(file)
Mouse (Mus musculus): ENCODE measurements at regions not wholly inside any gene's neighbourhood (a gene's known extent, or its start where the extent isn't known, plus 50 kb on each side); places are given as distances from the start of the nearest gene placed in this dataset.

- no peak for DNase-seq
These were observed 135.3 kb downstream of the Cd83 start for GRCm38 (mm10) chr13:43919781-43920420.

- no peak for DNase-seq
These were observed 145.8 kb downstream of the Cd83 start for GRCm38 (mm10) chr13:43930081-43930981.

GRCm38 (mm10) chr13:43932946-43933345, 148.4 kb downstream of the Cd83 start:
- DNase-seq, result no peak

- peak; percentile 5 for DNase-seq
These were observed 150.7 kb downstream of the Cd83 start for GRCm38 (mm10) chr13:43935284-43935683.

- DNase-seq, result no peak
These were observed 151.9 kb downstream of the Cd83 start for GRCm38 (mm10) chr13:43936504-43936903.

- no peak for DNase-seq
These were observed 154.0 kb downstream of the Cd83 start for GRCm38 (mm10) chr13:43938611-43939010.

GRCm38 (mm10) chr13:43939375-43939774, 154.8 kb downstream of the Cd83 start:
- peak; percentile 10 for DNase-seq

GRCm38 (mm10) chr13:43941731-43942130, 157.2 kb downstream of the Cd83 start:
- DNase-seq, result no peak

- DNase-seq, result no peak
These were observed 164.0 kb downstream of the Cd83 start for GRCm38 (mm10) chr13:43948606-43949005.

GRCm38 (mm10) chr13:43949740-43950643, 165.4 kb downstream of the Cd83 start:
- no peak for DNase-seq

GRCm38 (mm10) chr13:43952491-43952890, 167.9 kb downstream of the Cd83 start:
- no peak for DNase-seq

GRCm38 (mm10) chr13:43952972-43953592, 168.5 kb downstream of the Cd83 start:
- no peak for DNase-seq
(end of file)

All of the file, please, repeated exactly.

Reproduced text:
Mouse (Mus musculus): ENCODE measurements at regions not wholly inside any gene's neighbourhood (a gene's known extent, or its start where the extent isn't known, plus 50 kb on each side); places are given as distances from the start of the nearest gene placed in this dataset.

- no peak for DNase-seq
These were observed 135.3 kb downstream of the Cd83 start for GRCm38 (mm10) chr13:43919781-43920420.

- no peak for DNase-seq
These were observed 145.8 kb downstream of the Cd83 start for GRCm38 (mm10) chr13:43930081-43930981.

GRCm38 (mm10) chr13:43932946-43933345, 148.4 kb downstream of the Cd83 start:
- DNase-seq, result no peak

- peak; percentile 5 for DNase-seq
These were observed 150.7 kb downstream of the Cd83 start for GRCm38 (mm10) chr13:43935284-43935683.

- DNase-seq, result no peak
These were observed 151.9 kb downstream of the Cd83 start for GRCm38 (mm10) chr13:43936504-43936903.

- no peak for DNase-seq
These were observed 154.0 kb downstream of the Cd83 start for GRCm38 (mm10) chr13:43938611-43939010.

GRCm38 (mm10) chr13:43939375-43939774, 154.8 kb downstream of the Cd83 start:
- peak; percentile 10 for DNase-seq

GRCm38 (mm10) chr13:43941731-43942130, 157.2 kb downstream of the Cd83 start:
- DNase-seq, result no peak

- DNase-seq, result no peak
These were observed 164.0 kb downstream of the Cd83 start for GRCm38 (mm10) chr13:43948606-43949005.

GRCm38 (mm10) chr13:43949740-43950643, 165.4 kb downstream of the Cd83 start:
- no peak for DNase-seq

GRCm38 (mm10) chr13:43952491-43952890, 167.9 kb downstream of the Cd83 start:
- no peak for DNase-seq

GRCm38 (mm10) chr13:43952972-43953592, 168.5 kb downstream of the Cd83 start:
- no peak for DNase-seq